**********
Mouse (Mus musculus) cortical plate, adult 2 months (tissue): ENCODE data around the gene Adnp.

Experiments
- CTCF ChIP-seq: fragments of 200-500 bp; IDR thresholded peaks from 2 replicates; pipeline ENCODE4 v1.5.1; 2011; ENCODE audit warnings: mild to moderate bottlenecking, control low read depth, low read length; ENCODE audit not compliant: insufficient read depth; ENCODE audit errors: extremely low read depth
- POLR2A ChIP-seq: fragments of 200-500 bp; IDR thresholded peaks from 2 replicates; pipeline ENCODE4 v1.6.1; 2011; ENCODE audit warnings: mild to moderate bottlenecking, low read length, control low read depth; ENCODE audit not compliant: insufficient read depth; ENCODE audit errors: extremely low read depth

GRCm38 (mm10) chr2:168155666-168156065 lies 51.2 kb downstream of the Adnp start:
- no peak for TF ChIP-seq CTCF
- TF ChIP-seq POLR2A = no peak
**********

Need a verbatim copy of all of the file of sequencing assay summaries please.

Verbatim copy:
Mouse (Mus musculus) cortical plate, adult 2 months (tissue): ENCODE data around the gene Adnp.

Experiments
- CTCF ChIP-seq: fragments of 200-500 bp; IDR thresholded peaks from 2 replicates; pipeline ENCODE4 v1.5.1; 2011; ENCODE audit warnings: mild to moderate bottlenecking, control low read depth, low read length; ENCODE audit not compliant: insufficient read depth; ENCODE audit errors: extremely low read depth
- POLR2A ChIP-seq: fragments of 200-500 bp; IDR thresholded peaks from 2 replicates; pipeline ENCODE4 v1.6.1; 2011; ENCODE audit warnings: mild to moderate bottlenecking, low read length, control low read depth; ENCODE audit not compliant: insufficient read depth; ENCODE audit errors: extremely low read depth

GRCm38 (mm10) chr2:168155666-168156065 lies 51.2 kb downstream of the Adnp start:
- no peak for TF ChIP-seq CTCF
- TF ChIP-seq POLR2A = no peak